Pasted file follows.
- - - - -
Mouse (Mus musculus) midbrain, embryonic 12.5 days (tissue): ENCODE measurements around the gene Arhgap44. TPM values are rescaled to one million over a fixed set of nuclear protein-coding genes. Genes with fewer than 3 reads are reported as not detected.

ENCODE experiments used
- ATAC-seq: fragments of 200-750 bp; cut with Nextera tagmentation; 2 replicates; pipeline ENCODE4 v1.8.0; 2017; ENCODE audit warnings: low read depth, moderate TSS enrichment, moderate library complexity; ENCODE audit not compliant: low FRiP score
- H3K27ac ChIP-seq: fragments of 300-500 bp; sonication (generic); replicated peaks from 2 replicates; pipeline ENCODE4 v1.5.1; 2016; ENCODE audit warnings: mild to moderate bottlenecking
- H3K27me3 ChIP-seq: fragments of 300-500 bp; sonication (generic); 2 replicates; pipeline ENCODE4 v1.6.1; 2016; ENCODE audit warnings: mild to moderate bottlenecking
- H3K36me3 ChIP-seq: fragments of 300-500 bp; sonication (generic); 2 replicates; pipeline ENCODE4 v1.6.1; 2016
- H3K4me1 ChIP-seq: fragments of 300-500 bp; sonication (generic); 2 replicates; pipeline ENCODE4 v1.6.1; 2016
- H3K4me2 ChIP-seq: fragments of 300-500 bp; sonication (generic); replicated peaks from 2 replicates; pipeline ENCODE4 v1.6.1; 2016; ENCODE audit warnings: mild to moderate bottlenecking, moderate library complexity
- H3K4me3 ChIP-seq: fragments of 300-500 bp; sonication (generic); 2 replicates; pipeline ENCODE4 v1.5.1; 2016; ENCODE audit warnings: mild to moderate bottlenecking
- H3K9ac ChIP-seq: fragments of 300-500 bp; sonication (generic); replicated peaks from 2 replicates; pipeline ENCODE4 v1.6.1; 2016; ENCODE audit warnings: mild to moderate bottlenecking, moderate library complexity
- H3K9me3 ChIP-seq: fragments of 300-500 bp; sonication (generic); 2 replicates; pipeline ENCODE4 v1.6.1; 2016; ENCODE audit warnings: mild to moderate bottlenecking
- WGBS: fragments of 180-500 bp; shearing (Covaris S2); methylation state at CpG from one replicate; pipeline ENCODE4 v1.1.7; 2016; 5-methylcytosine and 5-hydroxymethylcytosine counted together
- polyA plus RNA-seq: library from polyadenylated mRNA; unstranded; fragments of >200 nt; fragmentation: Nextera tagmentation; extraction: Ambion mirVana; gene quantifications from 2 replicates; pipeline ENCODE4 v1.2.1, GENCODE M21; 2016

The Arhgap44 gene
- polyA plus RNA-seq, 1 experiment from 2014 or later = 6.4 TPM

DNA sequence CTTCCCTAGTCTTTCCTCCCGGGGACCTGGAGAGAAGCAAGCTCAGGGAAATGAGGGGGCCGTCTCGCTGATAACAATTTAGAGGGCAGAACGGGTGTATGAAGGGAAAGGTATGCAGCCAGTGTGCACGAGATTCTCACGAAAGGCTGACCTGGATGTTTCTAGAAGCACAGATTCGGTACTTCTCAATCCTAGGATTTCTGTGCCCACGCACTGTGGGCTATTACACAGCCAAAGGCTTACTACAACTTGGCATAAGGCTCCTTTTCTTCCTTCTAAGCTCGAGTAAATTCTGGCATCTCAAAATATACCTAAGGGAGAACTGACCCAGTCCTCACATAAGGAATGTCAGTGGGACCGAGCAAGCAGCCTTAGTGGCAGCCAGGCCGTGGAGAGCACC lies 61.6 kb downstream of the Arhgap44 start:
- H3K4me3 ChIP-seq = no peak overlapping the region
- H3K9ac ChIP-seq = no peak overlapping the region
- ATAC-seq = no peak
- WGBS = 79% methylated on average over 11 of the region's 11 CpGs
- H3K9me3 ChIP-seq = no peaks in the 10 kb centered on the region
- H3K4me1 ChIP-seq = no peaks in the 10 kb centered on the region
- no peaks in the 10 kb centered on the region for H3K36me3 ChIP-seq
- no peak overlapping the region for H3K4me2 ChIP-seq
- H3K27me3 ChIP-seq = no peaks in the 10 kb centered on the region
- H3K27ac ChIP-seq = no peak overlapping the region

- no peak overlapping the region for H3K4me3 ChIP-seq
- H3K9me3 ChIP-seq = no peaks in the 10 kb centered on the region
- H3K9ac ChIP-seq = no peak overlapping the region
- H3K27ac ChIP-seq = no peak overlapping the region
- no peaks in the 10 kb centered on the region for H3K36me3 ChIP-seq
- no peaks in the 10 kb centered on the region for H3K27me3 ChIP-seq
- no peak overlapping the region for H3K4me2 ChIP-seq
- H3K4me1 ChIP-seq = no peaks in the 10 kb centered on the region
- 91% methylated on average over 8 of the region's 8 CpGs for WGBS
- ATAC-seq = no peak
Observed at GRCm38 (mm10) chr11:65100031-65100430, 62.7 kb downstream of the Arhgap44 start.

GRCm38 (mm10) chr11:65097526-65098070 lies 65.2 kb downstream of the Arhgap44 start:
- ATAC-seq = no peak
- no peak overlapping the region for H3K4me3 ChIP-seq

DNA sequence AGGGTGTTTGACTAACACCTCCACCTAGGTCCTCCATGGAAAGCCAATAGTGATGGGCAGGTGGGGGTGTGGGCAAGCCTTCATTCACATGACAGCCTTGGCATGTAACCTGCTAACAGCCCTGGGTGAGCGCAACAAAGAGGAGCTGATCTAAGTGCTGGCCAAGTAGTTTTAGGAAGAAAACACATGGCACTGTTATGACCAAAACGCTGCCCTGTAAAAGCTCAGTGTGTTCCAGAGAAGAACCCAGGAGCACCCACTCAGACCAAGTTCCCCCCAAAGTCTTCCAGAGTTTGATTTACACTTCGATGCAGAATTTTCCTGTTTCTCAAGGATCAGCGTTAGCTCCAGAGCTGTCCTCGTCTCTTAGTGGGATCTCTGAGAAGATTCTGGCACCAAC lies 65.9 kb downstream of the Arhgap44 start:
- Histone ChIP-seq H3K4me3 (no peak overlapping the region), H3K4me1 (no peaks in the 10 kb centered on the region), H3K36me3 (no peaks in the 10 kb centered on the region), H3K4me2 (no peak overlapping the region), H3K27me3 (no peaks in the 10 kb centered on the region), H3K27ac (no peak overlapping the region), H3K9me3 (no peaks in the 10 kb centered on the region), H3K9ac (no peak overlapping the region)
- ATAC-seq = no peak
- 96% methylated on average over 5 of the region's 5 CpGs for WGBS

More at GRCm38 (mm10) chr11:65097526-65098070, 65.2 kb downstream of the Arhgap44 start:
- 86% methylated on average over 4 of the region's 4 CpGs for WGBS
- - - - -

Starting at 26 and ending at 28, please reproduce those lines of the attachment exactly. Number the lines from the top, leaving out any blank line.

- H3K27ac ChIP-seq = no peak overlapping the region

- no peak overlapping the region for H3K4me3 ChIP-seq
- H3K9me3 ChIP-seq = no peaks in the 10 kb centered on the region